Microdeletion Analysis (Other)
88271(1), 88273(1), 88274(1) (plus appropriate tissue culture codes: 1 probe - 1 unit, 2 probes - 2 units, 3 probes - 3 units, 4 probes - 4 units, 5 probes - 5 units, 6 probes - 6 units) 88271(2), 88273(2), (for Angelman syndrome or Prader-Willi syndrome)
It is standard of care to diagnose microdeletion syndromes using fluorescence in situ hybridization (FISH). Available microdeletion analyses include: Angelman syndrome, cri-du-chat, DiGeorge/Velocardiofacial syndromes, Kallman syndrome, Miller-Dieker syndrome, Prader-Willi syndrome, Smith-Magenis syndrome, steroid sulfatase deficiency (X-linked ichthyosis), Williams syndrome, Wolf-Hirschhorn syndrome.
It is standard of care to diagnose microdeletion syndromes using fluorescence in situ hybridization (FISH).
Microdeletion Syndrome Analysis, Fluorescence in situ Hybridization (FISH);
Fluorescence in situ hybridization (FISH)
Adult: 5-10 mL / Child: 2-5 mL (less for newborn)
Green-top (sodium heparin) tube; fixed-cell pellet or slides/coverslips of fixed metaphase cell preparations
Other specimen types may be appropriate for testing. Call a laboratory genetic coordinator prior to obtaining specimens.
Causes for Rejection
Broken or dirty slides; excessive cellular debris; stains on slides
Maintain specimens at room temperature.
Angelman syndrome (AS) is characterized by severe developmental delay/mental retardation, absence of speech, ataxic gait, inappropriate laughter, hand-flapping and, less frequently, microcephaly and seizures. AS is not usually suspected in the first year of life, but becomes a consideration between 1-4 years of age.
Cri-du-chat is characterized by dysmorphic facial features, microcephaly, growth deficiency, intellectual disability, speech delay and a characteristic “cat-like” cry.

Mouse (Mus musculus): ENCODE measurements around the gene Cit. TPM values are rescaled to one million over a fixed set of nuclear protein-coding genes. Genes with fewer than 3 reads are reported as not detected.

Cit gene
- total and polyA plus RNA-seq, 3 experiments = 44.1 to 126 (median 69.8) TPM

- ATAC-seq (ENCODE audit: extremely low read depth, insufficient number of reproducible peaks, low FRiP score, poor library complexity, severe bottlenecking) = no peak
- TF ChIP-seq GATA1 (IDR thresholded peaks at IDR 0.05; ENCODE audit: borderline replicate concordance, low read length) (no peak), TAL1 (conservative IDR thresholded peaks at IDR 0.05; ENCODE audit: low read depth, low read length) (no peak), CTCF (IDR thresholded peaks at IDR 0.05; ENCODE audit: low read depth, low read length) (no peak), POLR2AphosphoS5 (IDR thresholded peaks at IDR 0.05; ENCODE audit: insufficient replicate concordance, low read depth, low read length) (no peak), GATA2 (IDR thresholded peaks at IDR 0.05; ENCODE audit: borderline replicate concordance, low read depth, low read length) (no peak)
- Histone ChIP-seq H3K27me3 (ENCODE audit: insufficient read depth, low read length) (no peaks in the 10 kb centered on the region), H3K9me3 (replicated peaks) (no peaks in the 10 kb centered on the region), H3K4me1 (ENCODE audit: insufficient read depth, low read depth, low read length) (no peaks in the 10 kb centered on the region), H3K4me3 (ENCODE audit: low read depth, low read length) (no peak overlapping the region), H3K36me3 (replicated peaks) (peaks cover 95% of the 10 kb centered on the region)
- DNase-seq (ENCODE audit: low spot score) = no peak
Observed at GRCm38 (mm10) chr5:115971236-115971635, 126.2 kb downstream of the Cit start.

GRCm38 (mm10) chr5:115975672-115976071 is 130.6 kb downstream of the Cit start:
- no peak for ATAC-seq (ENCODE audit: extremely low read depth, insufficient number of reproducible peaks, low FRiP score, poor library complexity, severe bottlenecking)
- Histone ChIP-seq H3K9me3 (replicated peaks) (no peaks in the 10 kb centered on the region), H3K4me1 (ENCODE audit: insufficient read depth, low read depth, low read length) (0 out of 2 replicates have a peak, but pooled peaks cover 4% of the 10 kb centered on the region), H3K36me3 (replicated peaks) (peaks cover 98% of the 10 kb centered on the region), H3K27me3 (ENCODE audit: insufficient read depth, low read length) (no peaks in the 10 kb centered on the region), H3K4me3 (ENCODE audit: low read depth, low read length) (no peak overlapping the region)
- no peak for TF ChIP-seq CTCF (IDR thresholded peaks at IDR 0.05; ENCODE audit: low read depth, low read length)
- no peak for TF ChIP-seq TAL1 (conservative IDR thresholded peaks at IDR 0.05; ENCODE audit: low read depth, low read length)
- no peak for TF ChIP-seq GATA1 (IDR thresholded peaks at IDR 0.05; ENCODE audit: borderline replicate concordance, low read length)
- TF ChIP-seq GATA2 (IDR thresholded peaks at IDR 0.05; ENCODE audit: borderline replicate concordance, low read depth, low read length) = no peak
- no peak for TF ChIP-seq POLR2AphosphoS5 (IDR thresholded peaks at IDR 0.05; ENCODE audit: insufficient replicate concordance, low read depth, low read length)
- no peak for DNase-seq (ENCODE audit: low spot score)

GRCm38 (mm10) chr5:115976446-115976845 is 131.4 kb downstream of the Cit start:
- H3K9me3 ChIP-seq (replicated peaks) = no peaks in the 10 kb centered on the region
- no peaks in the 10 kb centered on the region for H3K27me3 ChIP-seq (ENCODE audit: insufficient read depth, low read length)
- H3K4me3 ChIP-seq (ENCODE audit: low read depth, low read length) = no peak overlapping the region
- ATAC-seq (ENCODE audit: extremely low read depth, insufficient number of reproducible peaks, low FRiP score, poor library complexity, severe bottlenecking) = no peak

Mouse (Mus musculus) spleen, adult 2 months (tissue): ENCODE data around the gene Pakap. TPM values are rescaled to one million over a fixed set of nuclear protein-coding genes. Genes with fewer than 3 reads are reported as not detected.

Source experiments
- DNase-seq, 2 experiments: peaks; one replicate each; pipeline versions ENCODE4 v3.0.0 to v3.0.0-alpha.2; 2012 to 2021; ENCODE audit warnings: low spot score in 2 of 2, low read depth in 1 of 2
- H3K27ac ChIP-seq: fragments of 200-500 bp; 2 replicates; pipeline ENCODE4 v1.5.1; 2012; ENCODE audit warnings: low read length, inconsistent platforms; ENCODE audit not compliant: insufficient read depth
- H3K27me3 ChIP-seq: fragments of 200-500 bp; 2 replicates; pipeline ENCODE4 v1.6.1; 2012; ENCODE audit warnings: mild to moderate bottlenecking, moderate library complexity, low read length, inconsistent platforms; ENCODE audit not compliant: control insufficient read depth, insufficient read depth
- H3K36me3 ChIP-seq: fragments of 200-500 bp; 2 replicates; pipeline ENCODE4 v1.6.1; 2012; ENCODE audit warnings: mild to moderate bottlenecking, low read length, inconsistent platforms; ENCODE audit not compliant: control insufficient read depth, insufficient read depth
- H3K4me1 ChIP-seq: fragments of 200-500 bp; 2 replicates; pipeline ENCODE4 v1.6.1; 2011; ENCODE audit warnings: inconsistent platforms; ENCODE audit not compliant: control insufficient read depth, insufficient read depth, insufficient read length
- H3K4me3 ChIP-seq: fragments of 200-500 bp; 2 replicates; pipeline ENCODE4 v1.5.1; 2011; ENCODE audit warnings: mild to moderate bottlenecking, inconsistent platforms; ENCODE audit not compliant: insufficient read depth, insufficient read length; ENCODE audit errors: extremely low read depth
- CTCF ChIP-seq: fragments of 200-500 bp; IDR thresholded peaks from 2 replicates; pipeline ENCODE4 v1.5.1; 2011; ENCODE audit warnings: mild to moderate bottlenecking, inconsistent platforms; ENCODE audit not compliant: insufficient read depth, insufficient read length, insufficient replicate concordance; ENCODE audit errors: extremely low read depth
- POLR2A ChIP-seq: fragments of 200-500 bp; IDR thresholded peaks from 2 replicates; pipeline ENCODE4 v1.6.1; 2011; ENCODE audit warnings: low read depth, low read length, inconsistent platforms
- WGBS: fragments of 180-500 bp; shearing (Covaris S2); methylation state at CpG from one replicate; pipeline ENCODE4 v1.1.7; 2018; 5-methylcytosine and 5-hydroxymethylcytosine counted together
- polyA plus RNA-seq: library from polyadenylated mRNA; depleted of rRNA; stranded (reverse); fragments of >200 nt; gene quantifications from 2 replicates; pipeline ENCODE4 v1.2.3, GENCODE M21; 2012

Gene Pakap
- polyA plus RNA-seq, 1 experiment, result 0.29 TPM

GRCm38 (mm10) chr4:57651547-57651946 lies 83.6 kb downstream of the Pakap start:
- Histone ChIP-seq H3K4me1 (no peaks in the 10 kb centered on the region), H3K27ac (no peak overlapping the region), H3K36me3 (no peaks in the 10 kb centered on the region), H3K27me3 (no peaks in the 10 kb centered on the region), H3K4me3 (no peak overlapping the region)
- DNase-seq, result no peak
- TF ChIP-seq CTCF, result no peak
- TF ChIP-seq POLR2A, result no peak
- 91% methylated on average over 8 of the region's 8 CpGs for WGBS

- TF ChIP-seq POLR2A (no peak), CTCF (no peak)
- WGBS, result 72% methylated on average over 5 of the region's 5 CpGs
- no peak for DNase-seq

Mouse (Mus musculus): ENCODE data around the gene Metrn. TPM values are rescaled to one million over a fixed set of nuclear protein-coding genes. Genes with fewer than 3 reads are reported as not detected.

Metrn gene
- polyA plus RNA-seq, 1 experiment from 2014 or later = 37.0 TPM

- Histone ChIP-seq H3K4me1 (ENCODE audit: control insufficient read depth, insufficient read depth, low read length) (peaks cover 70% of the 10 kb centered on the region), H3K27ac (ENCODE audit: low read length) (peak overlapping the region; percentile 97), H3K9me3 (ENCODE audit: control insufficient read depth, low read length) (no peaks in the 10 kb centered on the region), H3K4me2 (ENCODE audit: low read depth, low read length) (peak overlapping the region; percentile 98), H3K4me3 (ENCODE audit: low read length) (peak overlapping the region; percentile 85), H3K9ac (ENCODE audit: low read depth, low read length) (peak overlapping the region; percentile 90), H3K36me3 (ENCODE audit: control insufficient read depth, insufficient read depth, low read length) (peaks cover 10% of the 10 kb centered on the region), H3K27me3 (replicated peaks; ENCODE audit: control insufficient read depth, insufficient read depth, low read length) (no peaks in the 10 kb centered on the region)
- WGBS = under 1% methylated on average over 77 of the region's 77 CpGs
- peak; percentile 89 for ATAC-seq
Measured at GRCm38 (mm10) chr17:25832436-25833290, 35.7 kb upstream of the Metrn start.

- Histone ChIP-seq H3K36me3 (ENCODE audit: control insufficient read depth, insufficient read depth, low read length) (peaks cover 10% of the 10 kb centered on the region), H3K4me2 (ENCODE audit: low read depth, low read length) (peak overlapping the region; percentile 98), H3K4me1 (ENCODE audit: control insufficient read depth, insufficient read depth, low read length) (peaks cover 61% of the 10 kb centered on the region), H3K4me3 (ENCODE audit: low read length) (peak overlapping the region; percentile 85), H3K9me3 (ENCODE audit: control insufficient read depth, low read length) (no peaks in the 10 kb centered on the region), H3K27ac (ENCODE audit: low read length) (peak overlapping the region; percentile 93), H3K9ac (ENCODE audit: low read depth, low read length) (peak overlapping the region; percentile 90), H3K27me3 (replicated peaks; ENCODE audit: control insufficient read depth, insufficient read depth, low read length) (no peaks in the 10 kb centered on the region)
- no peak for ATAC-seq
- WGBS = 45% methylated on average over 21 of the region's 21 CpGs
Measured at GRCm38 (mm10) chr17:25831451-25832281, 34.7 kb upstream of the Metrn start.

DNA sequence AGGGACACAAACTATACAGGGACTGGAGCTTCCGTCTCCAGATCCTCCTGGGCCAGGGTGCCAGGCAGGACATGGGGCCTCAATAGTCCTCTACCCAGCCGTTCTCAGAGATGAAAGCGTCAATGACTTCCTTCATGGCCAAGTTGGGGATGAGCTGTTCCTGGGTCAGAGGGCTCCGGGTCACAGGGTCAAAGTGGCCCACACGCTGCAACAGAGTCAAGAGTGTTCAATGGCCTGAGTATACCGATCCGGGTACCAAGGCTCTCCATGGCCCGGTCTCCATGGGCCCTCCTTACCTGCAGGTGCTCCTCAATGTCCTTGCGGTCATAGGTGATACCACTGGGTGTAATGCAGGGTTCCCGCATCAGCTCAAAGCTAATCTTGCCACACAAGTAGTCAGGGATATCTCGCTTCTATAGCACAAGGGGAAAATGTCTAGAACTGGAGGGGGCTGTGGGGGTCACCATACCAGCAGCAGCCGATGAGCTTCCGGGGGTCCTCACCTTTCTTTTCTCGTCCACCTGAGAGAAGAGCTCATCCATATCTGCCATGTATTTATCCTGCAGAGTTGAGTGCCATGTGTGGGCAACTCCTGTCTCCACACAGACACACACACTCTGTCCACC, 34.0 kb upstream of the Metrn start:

DiGeorge/Velocardiofacial syndromes are due to 22q11 .2 deletions. DiGeorge syndrome is a genetic disorder characterized by hypocalcemia, congenital heart defects, cleft lip and/or palate, microcephaly and mild intellectual disability. Velocardiofacial syndrome is characterized by facial abnormalities, congenital heart defects, diminished muscle tone, small stature, psychomotor disability and/or learning disabilities.
Kallmann syndrome involves the hypothalamus, causing a hormone deficiency. Symptoms include: failure to enter puberty, lack of sexual drive, infertility (non-ovulation in women and azoospermia/oligospermia in men) and no sense of smell.
Miller-Dieker syndrome is characterized by lissencephaly ("smooth brain"), mental retardation and a distinct facial appearance.
Prader-Willi syndrome (PWS) is characterized by: hypotonia, failure to thrive in infancy, rapid weight gain/obesity between 12 months and 6 years, characteristic facial features, hypogonadism and mild to moderate intellectual disability.
Smith-Magenis syndrome is characterized by flattened mid-face; down-turned mouth; hypotonia; short, broad hands; mental retardation; chronic sleep disturbance and self-injurious behavior.
Steroid sulfatase deficiency (X-linked ichthyosis) has a variable presentation characterized by dry, scaly skin, sparse hair and conical teeth in affected males.
Williams syndrome is a genetic disorder characterized by "elfin" facial features, intellectual disability, growth deficiency, hypercalcemia and cardiovascular disease.
Wolf-Hirschhorn syndrome is characterized by microcephaly, growth deficiency, intellectual disability and characteristic facial features.